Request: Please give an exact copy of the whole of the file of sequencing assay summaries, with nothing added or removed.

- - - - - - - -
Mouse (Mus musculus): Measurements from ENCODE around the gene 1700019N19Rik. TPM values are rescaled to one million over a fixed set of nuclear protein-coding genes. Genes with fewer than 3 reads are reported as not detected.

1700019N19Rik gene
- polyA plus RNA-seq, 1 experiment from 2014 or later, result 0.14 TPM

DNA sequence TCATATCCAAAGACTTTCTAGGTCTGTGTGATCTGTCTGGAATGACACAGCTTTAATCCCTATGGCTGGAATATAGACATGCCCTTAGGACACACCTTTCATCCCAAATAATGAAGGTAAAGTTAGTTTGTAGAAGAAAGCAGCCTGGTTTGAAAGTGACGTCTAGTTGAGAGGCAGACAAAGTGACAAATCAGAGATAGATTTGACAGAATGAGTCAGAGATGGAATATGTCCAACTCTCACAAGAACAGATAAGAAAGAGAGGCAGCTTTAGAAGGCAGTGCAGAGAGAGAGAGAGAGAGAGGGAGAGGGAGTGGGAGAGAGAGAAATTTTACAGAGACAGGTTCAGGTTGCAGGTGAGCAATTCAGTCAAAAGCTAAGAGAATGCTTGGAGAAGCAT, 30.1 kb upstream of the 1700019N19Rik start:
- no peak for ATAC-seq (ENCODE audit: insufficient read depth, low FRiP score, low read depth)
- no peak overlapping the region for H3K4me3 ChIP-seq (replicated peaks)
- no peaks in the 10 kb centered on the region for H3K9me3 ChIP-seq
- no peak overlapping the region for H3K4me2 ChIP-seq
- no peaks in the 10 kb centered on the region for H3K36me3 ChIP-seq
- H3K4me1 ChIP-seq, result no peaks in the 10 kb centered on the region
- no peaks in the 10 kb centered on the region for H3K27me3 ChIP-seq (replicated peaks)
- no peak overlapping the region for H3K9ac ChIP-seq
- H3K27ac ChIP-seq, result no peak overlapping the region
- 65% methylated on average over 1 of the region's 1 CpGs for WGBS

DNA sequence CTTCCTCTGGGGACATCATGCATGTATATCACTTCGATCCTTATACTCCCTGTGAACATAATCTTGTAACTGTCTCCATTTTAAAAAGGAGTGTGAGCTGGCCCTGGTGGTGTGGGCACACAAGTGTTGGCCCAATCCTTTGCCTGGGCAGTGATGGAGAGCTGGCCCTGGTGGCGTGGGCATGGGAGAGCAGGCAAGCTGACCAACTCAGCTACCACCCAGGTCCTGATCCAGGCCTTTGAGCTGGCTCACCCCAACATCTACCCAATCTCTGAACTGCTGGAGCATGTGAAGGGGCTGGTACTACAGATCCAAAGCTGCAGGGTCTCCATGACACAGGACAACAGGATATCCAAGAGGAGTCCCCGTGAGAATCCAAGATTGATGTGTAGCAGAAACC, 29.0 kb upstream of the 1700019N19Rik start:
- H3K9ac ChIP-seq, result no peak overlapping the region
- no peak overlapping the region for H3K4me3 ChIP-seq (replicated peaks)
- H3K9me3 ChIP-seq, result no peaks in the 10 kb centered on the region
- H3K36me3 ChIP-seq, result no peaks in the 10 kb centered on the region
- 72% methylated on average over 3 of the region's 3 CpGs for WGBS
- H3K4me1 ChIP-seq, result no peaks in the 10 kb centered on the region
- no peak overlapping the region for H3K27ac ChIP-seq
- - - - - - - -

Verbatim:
Mouse (Mus musculus): Measurements from ENCODE around the gene 1700019N19Rik. TPM values are rescaled to one million over a fixed set of nuclear protein-coding genes. Genes with fewer than 3 reads are reported as not detected.

1700019N19Rik gene
- polyA plus RNA-seq, 1 experiment from 2014 or later, result 0.14 TPM

DNA sequence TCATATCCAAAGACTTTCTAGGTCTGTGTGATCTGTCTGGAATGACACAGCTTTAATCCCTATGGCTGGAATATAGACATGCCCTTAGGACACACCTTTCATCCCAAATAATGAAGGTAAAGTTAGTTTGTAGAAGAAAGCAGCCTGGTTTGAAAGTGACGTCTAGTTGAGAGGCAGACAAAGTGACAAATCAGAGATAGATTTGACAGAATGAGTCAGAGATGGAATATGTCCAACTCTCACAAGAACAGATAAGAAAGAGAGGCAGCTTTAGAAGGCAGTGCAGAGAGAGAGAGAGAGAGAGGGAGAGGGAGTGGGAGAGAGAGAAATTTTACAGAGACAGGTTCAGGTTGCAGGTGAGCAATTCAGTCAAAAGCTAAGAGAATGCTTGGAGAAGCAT, 30.1 kb upstream of the 1700019N19Rik start:
- no peak for ATAC-seq (ENCODE audit: insufficient read depth, low FRiP score, low read depth)
- no peak overlapping the region for H3K4me3 ChIP-seq (replicated peaks)
- no peaks in the 10 kb centered on the region for H3K9me3 ChIP-seq
- no peak overlapping the region for H3K4me2 ChIP-seq
- no peaks in the 10 kb centered on the region for H3K36me3 ChIP-seq
- H3K4me1 ChIP-seq, result no peaks in the 10 kb centered on the region
- no peaks in the 10 kb centered on the region for H3K27me3 ChIP-seq (replicated peaks)
- no peak overlapping the region for H3K9ac ChIP-seq
- H3K27ac ChIP-seq, result no peak overlapping the region
- 65% methylated on average over 1 of the region's 1 CpGs for WGBS

DNA sequence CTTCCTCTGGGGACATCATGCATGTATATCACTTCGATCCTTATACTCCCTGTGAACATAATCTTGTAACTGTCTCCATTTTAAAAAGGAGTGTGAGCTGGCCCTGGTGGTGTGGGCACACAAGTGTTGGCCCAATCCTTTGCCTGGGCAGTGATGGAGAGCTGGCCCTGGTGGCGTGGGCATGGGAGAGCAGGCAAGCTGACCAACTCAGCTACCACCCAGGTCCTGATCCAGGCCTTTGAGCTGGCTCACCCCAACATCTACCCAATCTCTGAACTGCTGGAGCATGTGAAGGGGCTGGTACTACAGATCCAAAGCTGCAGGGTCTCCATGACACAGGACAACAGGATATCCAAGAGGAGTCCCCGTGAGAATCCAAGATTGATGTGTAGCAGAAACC, 29.0 kb upstream of the 1700019N19Rik start:
- H3K9ac ChIP-seq, result no peak overlapping the region
- no peak overlapping the region for H3K4me3 ChIP-seq (replicated peaks)
- H3K9me3 ChIP-seq, result no peaks in the 10 kb centered on the region
- H3K36me3 ChIP-seq, result no peaks in the 10 kb centered on the region
- 72% methylated on average over 3 of the region's 3 CpGs for WGBS
- H3K4me1 ChIP-seq, result no peaks in the 10 kb centered on the region
- no peak overlapping the region for H3K27ac ChIP-seq